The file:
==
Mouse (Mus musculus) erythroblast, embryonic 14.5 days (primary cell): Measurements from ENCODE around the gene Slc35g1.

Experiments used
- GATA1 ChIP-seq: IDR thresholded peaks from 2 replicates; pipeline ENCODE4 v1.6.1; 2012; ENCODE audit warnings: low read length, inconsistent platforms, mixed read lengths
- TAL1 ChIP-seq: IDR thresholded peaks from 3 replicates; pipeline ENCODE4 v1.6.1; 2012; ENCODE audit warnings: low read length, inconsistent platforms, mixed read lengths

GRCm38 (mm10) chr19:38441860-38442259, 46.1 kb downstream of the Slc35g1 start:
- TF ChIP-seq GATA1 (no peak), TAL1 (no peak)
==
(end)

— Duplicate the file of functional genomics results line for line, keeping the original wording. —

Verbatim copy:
Mouse (Mus musculus) erythroblast, embryonic 14.5 days (primary cell): Measurements from ENCODE around the gene Slc35g1.

Experiments used
- GATA1 ChIP-seq: IDR thresholded peaks from 2 replicates; pipeline ENCODE4 v1.6.1; 2012; ENCODE audit warnings: low read length, inconsistent platforms, mixed read lengths
- TAL1 ChIP-seq: IDR thresholded peaks from 3 replicates; pipeline ENCODE4 v1.6.1; 2012; ENCODE audit warnings: low read length, inconsistent platforms, mixed read lengths

GRCm38 (mm10) chr19:38441860-38442259, 46.1 kb downstream of the Slc35g1 start:
- TF ChIP-seq GATA1 (no peak), TAL1 (no peak)